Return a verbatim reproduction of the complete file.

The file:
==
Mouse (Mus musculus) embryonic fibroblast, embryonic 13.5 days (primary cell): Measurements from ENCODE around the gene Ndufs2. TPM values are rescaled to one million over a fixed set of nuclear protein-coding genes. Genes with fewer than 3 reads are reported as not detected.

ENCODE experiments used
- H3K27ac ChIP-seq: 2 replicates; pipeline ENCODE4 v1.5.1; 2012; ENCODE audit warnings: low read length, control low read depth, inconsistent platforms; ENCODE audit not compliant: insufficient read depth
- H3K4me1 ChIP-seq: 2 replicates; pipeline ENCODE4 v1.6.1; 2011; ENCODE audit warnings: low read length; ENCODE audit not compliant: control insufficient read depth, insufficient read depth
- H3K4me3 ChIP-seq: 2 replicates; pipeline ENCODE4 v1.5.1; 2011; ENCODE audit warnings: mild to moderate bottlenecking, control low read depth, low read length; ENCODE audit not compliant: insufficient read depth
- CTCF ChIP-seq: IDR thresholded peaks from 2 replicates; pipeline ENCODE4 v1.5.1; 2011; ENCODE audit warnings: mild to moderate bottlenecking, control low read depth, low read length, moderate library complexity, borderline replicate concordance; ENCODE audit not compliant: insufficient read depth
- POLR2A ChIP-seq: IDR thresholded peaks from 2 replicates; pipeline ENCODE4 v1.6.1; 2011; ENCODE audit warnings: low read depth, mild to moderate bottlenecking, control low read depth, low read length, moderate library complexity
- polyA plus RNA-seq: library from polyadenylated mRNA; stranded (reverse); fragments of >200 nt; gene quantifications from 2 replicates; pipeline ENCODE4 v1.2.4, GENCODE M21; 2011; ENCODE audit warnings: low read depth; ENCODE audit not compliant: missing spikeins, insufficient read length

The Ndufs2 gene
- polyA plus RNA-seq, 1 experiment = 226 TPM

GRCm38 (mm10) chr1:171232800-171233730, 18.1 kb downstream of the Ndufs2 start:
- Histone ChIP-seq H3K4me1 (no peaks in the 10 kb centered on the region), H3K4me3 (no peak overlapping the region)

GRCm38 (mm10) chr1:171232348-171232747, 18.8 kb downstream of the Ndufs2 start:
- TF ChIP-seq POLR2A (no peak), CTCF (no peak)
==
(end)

Mouse (Mus musculus) embryonic fibroblast, embryonic 13.5 days (primary cell): Measurements from ENCODE around the gene Ndufs2. TPM values are rescaled to one million over a fixed set of nuclear protein-coding genes. Genes with fewer than 3 reads are reported as not detected.

ENCODE experiments used
- H3K27ac ChIP-seq: 2 replicates; pipeline ENCODE4 v1.5.1; 2012; ENCODE audit warnings: low read length, control low read depth, inconsistent platforms; ENCODE audit not compliant: insufficient read depth
- H3K4me1 ChIP-seq: 2 replicates; pipeline ENCODE4 v1.6.1; 2011; ENCODE audit warnings: low read length; ENCODE audit not compliant: control insufficient read depth, insufficient read depth
- H3K4me3 ChIP-seq: 2 replicates; pipeline ENCODE4 v1.5.1; 2011; ENCODE audit warnings: mild to moderate bottlenecking, control low read depth, low read length; ENCODE audit not compliant: insufficient read depth
- CTCF ChIP-seq: IDR thresholded peaks from 2 replicates; pipeline ENCODE4 v1.5.1; 2011; ENCODE audit warnings: mild to moderate bottlenecking, control low read depth, low read length, moderate library complexity, borderline replicate concordance; ENCODE audit not compliant: insufficient read depth
- POLR2A ChIP-seq: IDR thresholded peaks from 2 replicates; pipeline ENCODE4 v1.6.1; 2011; ENCODE audit warnings: low read depth, mild to moderate bottlenecking, control low read depth, low read length, moderate library complexity
- polyA plus RNA-seq: library from polyadenylated mRNA; stranded (reverse); fragments of >200 nt; gene quantifications from 2 replicates; pipeline ENCODE4 v1.2.4, GENCODE M21; 2011; ENCODE audit warnings: low read depth; ENCODE audit not compliant: missing spikeins, insufficient read length

The Ndufs2 gene
- polyA plus RNA-seq, 1 experiment = 226 TPM

GRCm38 (mm10) chr1:171232800-171233730, 18.1 kb downstream of the Ndufs2 start:
- Histone ChIP-seq H3K4me1 (no peaks in the 10 kb centered on the region), H3K4me3 (no peak overlapping the region)

GRCm38 (mm10) chr1:171232348-171232747, 18.8 kb downstream of the Ndufs2 start:
- TF ChIP-seq POLR2A (no peak), CTCF (no peak)